U.S. President Donald Trump has approved a four-point policy plan on North Korea revolving around using "every possible pressure" while looking for a diplomatic solution, a South Korean lawmaker said Thursday.
A bipartisan group of South Korean politicians met with Joseph Yun, the U.S. special representative for North Korea policy, in Washington D.C.
Yun briefed the lawmakers on the Trump administration's approach toward Pyongyang.
Trump signed a comprehensive policy report by the State Department about two weeks ago, Yun was quoted as saying by Rep. Kim Kwan-young of the opposition People's Party.
It includes four main strategies -- not recognizing North Korea as a nuclear state, imposing every possible sanction and pressure, not seeking a regime change and resolving the problem with dialogue in the end.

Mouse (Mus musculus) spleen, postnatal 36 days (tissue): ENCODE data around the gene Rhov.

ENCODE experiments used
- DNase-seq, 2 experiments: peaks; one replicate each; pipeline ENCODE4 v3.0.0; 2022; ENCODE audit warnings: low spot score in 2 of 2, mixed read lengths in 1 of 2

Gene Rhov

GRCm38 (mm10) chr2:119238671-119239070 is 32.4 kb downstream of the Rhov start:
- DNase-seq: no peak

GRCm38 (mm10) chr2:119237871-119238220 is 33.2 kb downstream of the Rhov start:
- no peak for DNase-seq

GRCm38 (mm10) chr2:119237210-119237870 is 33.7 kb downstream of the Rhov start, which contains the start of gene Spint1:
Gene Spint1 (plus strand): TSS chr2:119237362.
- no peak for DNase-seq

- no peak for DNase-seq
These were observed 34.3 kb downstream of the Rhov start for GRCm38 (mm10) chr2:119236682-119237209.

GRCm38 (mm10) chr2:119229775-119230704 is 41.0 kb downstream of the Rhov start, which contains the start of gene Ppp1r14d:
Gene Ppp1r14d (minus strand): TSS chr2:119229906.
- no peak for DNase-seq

It means the Trump administration may have ruled out a military option for the Kim Jong-un regime, which has ratcheted up military threats with a series of ballistic missile launches and nuclear testing.
In general, it appears to be in line with the Obama government's strategy.
In the early weeks of the Trump administration, U.S. officials talked tough about North Korea.
On a trip to Seoul in March, Secretary of State Rex Tillerson stated that the era of so-called strategic patience with Pyongyang is over. He added "all options" were on the table.
Trump, speaking in an interview with the Financial Times later, suggested his willingness to take unilateral military action, saying, "If China is not going to solve North Korea, we will."
He then dispatched the USS Carl Vinson aircraft carrier to Korea in a show of force, triggering public worries about a possible pre-emptive strike.
But Trump suddenly shifted to a rather soft tone, briefing members of U.S. Congress about North Korea in late April.
The maverick president even said he would be "honored" to meet the North's leader under the "right circumstances."
South Korea is expected to figure out more details of Trump's North Korea policy, which has been confusing, when President Moon Jae-in holds summit talks with him in the U.S. capital late next month. (Yonhap)